Pediatric ventilator specialist RespMed on serving clients and rewriting reimbursement
by Liz Carey
June 13, 2018
 

Victoria and IreneIrene Koogler, seated, and granddaughter Victoria Peterson of Texas-based RespMed
(Photo credit: Brian Wancho)

Business owner Irene Koogler, seated in the photo, once ran a home health agency. Today, turning 85, Koogler runs Texas-based Respiratory & Medical Homecare Unlimited, Inc., locally known as RespMed, with her granddaughter, Victoria Peterson, who works as purchasing administrator and specializes in product line development, purchasing and reimbursement analysis. That’s not Peterson’s only job—she is also an outspoken advocate for medical equipment providers in Texas and works as vice president of the Texas Medical Equipment Providers state organization (TexMEP).

In this article

Evolution of the business | The future of pediatric clients aging in place | What's unique about homecare in Texas | Rewriting the reimbursement program | Issues that concern this business owner

HomeCare: Describe the evolution of the business that your grandmother started.

Peterson: In 2007, Mrs. Koogler, my grandmother, identified that there were no pediatric ventilator providers in El Paso, Texas. With the collapse of oxygen reimbursement on the horizon, it was pediatric services, and specifically a ventilator program, that would help usher RespMed into its 15th year in business. Since that time, there has always been a need to diversify and become current with the trends in the DME industry.

We’ve evolved to offer so many services including enteral feeding, wound care and negative pressure wound therapy, Fisher & Paykel’s myAIRVO device, bariatric products, apnea monitors, and a full range of sleep therapy with a special focus on compliance. Now, with the changes to insurance guidelines and the reductions in reimbursements, providing total care becomes more and more impossible

HomeCare: How does your company help a pediatrics client age? What do you see for the future of pediatrics and aging in place?

Peterson: There are a ton of challenges in helping pediatric patients age in place. Specifically, one that comes to mind is accommodating the increased mobility needs of patients and also accommodating equipment needs for patients starting to attend school.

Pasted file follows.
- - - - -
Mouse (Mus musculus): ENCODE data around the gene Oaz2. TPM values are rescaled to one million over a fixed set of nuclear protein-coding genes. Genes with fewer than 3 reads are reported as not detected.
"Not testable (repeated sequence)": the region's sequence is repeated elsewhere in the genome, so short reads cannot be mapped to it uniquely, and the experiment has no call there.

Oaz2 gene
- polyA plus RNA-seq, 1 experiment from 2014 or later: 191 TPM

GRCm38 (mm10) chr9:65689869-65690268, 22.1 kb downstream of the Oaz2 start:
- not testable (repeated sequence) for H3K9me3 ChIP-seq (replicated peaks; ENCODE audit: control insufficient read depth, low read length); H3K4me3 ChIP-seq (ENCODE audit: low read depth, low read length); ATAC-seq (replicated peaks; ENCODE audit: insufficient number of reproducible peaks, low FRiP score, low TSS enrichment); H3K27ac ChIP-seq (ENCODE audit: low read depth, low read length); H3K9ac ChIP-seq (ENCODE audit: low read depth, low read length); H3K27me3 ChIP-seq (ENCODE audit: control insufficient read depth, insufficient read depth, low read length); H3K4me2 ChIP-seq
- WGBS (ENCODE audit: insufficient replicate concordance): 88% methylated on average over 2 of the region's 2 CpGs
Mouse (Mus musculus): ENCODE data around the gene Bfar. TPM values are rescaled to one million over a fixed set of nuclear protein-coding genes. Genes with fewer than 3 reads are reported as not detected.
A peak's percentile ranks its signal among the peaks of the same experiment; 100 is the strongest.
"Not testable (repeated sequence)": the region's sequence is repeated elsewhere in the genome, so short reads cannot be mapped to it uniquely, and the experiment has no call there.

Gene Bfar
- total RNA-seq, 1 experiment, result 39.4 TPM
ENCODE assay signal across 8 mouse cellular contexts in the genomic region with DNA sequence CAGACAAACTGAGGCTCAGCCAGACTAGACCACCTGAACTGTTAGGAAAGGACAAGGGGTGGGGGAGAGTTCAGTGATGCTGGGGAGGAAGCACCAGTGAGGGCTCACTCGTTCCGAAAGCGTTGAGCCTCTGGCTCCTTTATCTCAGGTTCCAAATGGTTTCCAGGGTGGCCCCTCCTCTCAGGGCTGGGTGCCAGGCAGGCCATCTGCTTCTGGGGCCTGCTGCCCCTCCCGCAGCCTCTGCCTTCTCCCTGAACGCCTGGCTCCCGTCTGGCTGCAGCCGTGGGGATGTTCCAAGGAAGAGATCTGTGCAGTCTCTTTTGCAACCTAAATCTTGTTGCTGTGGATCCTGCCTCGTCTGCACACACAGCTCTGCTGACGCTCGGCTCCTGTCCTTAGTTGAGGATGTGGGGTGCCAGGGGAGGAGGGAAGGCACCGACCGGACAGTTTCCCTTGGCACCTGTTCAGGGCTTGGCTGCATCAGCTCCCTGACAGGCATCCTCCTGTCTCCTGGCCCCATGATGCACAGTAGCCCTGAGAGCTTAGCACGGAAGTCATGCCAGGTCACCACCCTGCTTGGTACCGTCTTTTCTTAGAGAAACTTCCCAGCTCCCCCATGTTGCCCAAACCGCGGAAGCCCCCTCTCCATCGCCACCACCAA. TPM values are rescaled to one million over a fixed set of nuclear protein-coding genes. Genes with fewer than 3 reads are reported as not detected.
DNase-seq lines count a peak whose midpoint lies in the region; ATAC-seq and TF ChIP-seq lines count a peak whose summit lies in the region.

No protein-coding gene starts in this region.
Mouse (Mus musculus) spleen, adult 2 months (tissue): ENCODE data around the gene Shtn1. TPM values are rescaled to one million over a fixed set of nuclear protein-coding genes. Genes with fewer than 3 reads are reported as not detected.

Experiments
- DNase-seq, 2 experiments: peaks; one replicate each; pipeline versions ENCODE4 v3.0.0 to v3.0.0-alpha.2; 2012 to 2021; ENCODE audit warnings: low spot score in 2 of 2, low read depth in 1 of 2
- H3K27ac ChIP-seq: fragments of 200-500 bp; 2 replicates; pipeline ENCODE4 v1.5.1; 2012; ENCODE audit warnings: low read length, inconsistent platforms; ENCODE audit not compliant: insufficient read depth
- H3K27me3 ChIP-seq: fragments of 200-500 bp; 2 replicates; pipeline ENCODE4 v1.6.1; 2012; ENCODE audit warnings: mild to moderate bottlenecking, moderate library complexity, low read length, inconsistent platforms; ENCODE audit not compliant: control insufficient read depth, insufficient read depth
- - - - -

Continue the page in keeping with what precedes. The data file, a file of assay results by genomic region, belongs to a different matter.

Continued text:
We are often called to provide duplicate equipment specifically for school use. It’s especially hard given that insurance companies and Medicaid are loath to reimburse for that duplicate equipment without having us jump through huge bureaucratic hoops. There’s also much more wear and tear on [school-use] devices. And while we would love to allow kids to personalize their equipment, stickers and spray paint on a cylinder do not go well with FDA guidelines.

HomeCare: What is unique about Texas when it comes to the homecare industry?

Peterson: Given our land area and the pockets of our state that are very rural and very poorly populated, providers face many challenges in covering such wide areas. Frequent changes to living situations, the increased need for reinstruction and high levels of equipment loss all create a unique service environment. Out of sheer need, we’ve started covering areas over four hours from our physical location. Patients are unable to obtain some of the more complex respiratory devices such as ventilators and tracheostomy care.

A growing population of the state speaks primarily Spanish in the home. Our entire staff is bilingual out of necessity. Texas also struggles with a large number of children in the foster care system. Providing services to that population can be challenging. We also contend with providing care to patients who are unable to meet their basic daily needs. Patients with poor nutrition, patients without running water, without electricity, without access to sanitation—it all combines to create a unique service environment. In El Paso, we deal with all of the above.